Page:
10Zevo Golf Co., Inc. v. Karsten Mfg. Corp., et al., "Brief for Defendants—Cross Appellants".
11Zevo Golf Co., Inc. v. Karsten Mfg. Corp., et al., "Corrected Brief of Plaintiff—Appellant Zevo Golf".
12Zevo Golf Co., Inc. v. Karsten Mfg. Corp., et al., "Reply Brief of Plaintiff—Appellant Zevo Golf Company, Inc.".
13Zevo Golf Co., Inc. v. Karsten Mfg. Corp., et al., "Repy Brief for Defendants—Cross Appellants"—Non-Confidential Version.
Referenced by
Citing PatentFiling datePublication dateApplicantTitle
US7736243 *Feb 14, 2008Jun 15, 2010Karsten Manufacturing CoporationGolf club attachment mechanisms and methods to attach golf clubs
US7887431Feb 15, 2011Taylor Made Golf Company, Inc.Golf club
US7934999May 3, 2011Callaway Golf CompanyWood-type golf club head with adjustable sole contour
US8025587Dec 30, 2008Sep 27, 2011Taylor Made Golf Company, Inc.Golf club
US8142307Jun 24, 2009Mar 27, 2012Karsten Manufacturing CorporationGolf club attachment mechanisms and methods to attach golf clubs
US8147350Mar 31, 2011Apr 3, 2012Taylor Made Golf Company, Inc.Golf club
US8177661May 15, 2012Taylor Made Golf Company, Inc.Golf club
US8235831Sep 1, 2011Aug 7, 2012Taylor Made Golf Company, Inc.Golf club
US8262498Jan 6, 2011Sep 11, 2012Taylor Made Golf Company, Inc.Golf club
US8303429Jan 22, 2010Nov 6, 2012Callaway Golf CompanyGolf club with stable face angle
US8303431Nov 6, 2012Taylor Made Golf Company, Inc.Golf club
US8337319Dec 23, 2009Dec 25, 2012Taylor Made Golf Company, Inc.Golf club
US8360897Jul 18, 2011Jan 29, 2013Acushnet CompanyInterchangeable shaft system
US8376874Feb 19, 2013Acushnet CompanyInterchangeable shaft system
US8398503Jun 20, 2012Mar 19, 2013Taylor Made Golf Company, Inc.Golf club
US8496541Nov 28, 2011Jul 30, 2013Taylor Made Golf Company, Inc.Golf club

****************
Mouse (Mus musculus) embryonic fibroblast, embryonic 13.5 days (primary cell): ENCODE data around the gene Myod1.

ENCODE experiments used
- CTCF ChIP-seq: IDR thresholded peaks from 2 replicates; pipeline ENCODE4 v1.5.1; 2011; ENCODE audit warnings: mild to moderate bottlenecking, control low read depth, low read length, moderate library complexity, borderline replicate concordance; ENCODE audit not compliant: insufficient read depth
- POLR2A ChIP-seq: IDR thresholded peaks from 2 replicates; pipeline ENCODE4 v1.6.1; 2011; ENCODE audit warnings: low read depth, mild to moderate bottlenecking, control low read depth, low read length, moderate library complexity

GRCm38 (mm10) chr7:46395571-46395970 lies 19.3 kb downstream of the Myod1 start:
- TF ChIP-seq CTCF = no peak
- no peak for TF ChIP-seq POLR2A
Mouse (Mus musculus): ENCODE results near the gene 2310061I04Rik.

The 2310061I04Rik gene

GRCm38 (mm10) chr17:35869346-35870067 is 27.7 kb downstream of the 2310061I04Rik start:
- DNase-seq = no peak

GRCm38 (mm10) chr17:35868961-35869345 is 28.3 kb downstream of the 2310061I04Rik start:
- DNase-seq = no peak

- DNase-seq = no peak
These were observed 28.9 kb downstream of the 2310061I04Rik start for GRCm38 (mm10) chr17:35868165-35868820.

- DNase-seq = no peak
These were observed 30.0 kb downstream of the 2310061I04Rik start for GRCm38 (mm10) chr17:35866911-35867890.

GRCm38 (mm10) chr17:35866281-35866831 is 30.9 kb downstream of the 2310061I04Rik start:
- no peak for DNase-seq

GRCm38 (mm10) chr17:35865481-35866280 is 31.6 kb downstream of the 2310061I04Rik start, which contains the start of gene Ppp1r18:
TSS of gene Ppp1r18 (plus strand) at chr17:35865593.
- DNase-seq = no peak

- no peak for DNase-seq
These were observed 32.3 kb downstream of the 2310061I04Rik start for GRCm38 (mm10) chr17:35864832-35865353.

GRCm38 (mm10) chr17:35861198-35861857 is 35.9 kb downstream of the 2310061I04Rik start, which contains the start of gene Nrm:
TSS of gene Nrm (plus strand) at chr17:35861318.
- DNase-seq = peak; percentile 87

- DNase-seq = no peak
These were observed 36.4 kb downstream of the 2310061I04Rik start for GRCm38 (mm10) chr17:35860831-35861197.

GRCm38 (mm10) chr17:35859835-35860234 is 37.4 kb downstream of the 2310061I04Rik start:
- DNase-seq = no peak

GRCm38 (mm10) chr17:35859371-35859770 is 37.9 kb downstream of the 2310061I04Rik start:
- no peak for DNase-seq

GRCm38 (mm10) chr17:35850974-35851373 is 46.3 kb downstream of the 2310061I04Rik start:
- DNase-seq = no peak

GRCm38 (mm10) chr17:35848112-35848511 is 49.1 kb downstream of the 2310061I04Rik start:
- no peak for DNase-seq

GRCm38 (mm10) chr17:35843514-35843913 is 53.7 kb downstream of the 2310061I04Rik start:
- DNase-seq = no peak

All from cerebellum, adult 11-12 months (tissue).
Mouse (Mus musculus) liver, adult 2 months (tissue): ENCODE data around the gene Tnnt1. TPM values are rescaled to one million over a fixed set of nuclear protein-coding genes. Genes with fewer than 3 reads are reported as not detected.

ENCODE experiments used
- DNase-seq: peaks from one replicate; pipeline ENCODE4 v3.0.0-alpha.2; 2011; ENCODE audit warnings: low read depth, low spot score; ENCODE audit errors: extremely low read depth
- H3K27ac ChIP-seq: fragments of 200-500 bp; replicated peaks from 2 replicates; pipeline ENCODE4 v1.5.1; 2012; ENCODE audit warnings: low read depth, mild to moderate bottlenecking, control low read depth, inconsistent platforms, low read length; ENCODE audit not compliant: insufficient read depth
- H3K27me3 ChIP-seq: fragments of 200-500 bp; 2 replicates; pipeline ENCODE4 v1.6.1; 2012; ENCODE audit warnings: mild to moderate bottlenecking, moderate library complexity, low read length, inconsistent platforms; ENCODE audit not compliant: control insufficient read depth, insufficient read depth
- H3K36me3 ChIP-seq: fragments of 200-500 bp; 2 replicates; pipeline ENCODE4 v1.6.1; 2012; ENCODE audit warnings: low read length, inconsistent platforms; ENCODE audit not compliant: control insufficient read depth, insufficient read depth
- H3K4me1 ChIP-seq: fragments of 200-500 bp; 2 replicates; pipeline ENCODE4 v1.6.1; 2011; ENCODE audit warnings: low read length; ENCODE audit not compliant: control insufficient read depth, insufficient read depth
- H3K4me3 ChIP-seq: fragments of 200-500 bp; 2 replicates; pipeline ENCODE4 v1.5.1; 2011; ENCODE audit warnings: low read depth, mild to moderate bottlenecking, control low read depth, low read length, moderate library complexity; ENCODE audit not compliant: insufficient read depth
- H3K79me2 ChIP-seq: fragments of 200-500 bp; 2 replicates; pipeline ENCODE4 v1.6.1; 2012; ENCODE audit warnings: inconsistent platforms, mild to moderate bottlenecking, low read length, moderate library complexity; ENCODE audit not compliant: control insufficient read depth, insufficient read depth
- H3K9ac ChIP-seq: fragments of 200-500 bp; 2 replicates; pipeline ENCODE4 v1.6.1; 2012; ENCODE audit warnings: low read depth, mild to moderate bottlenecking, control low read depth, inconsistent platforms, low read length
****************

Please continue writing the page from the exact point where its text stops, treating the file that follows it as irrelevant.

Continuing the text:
US8517855Nov 28, 2011Aug 27, 2013Taylor Made Golf Company, Inc.Golf club
US8517856Aug 6, 2012Aug 27, 2013Acushnet CompanyInterchangeable shaft system
US8523701Aug 12, 2011Sep 3, 2013Acushnet CompanyInterchangeable shaft system
US8602907Sep 12, 2012Dec 10, 2013Taylor Made Golf Company, Inc.Golf club
US8622847May 29, 2009Jan 7, 2014Taylor Made Golf Company, Inc.Golf club
US8696487Sep 7, 2012Apr 15, 2014Taylor Made Golf Company, Inc.Golf club
US8727900Mar 11, 2013May 20, 2014Taylor Made Golf Company, Inc.Golf club
US8727905Aug 12, 2011May 20, 2014Acushnet CompanyInterchangeable shaft system
US8747248Aug 12, 2011Jun 10, 2014Acushnet CompanyInterchangeable shaft system
US8758153Jun 22, 2011Jun 24, 2014Taylor Made Golf Company, Inc.Golf club head
US8777771Aug 6, 2012Jul 15, 2014Acushnet CompanyInterchangeable shaft system
US8801538Aug 30, 2013Aug 12, 2014Acushnet CompanyInterchangeable shaft system
US8845450Jun 26, 2013Sep 30, 2014Taylor Made Golf Company, Inc.Golf club
US8852020Aug 23, 2013Oct 7, 2014Acushnet CompanyInterchangeable shaft system
US8876627Jul 3, 2013Nov 4, 2014Taylor Made Golf Company, Inc.Golf club
US8961330Dec 20, 2012Feb 24, 2015Acushnet CompanyInterchangeable shaft system
US9033821Nov 27, 2012May 19, 2015Taylor Made Golf Company, Inc.Golf clubs
US9072949 *May 31, 2012Jul 7, 2015Nike, Inc.Golf clubs and golf club heads having interchangeable rear body members
US9174096Jul 19, 2013Nov 3, 2015Taylor Made Golf Company, Inc.Golf club head
US9216331Mar 14, 2013Dec 22, 2015Taylor Made Golf Company, Inc.Golf club head with adjustable sole
US9259625Mar 15, 2013Feb 16, 2016Taylor Made Golf Company, Inc.Golf club head
US9259626May 15, 2014Feb 16, 2016Acushnet CompanyInterchangeable shaft system
US9278262 *Jul 31, 2013Mar 8, 2016Taylor Made Golf Company, Inc.Golf club head
US9327171Aug 11, 2014May 3, 2016Acushnet CompanyInterchangeable shaft system
US20090181791 *Jul 16, 2009Sanchez Richard RGolf Club Attachment Mechanisms And Methods To Attach Golf Clubs
US20110003648 *Jun 24, 2009Jan 6, 2011Sanchez Richard RGolf Club Attachment Mechanisms And Methods To Attach Golf Clubs
US20110039637 *Feb 17, 2011Callaway Golf CompanyGolf club with stable face angle
US20130040755 *May 31, 2012Feb 14, 2013Nike, Inc.Golf Clubs and Golf Club Heads Having Interchangeable Rear Body Members
US20140080622 *Jul 31, 2013Mar 20, 2014Taylor Made Golf Company, Inc.Golf club head
USD697155Nov 15, 2012Jan 7, 2014Taylor Made Golf Company, Inc.Golf club head
Classifications
U.S. Classification473/314, 473/248
International ClassificationA63B53/04, A63B53/02
Cooperative ClassificationA63B2053/0458, A63B53/04, A63B53/02, A63B2053/0462, A63B53/0466
European ClassificationA63B53/04, A63B53/02
Legal Events
DateCodeEventDescription
Oct 17, 2003ASAssignment
Owner name: KARSTEN MANUFACTURING CORPORATION, ARIZONA
Free format text: ASSIGNMENT OF ASSIGNORS INTEREST;ASSIGNOR:SOLHEIM, JOHN A.;REEL/FRAME:014600/0817
Effective date: 20031013
Nov 27, 2006FPAYFee payment
Year of fee payment: 8
Nov 24, 2010FPAYFee payment
Year of fee payment: 12